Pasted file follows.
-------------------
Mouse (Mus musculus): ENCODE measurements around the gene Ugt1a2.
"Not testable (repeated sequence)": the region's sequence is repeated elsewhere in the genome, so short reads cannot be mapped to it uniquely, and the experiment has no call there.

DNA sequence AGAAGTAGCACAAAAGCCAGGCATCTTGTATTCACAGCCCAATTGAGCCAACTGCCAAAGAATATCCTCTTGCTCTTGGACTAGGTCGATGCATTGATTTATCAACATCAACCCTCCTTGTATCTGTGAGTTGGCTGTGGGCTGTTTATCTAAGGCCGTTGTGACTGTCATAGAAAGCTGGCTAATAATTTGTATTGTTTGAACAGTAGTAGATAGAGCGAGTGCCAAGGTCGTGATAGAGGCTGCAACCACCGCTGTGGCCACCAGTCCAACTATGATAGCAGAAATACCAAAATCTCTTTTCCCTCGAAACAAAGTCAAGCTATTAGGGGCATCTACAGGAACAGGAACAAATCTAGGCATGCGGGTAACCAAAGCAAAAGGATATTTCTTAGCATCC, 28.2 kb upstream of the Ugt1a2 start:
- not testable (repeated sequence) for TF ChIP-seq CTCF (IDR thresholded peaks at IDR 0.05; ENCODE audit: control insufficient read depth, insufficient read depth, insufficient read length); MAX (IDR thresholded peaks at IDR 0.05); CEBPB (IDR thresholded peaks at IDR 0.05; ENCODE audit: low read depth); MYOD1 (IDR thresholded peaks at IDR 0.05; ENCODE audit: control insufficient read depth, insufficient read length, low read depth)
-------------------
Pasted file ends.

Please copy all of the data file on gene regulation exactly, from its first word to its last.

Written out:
Mouse (Mus musculus): ENCODE measurements around the gene Ugt1a2.
"Not testable (repeated sequence)": the region's sequence is repeated elsewhere in the genome, so short reads cannot be mapped to it uniquely, and the experiment has no call there.

DNA sequence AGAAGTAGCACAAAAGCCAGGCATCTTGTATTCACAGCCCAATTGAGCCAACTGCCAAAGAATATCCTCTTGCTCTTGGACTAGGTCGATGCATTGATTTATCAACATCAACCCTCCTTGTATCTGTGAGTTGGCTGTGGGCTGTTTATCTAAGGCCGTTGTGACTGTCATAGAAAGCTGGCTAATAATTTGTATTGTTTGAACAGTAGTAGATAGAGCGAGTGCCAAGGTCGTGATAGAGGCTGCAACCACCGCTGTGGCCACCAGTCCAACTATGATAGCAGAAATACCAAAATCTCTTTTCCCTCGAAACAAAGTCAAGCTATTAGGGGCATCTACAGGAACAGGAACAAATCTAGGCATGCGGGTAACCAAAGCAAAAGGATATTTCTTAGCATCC, 28.2 kb upstream of the Ugt1a2 start:
- not testable (repeated sequence) for TF ChIP-seq CTCF (IDR thresholded peaks at IDR 0.05; ENCODE audit: control insufficient read depth, insufficient read depth, insufficient read length); MAX (IDR thresholded peaks at IDR 0.05); CEBPB (IDR thresholded peaks at IDR 0.05; ENCODE audit: low read depth); MYOD1 (IDR thresholded peaks at IDR 0.05; ENCODE audit: control insufficient read depth, insufficient read length, low read depth)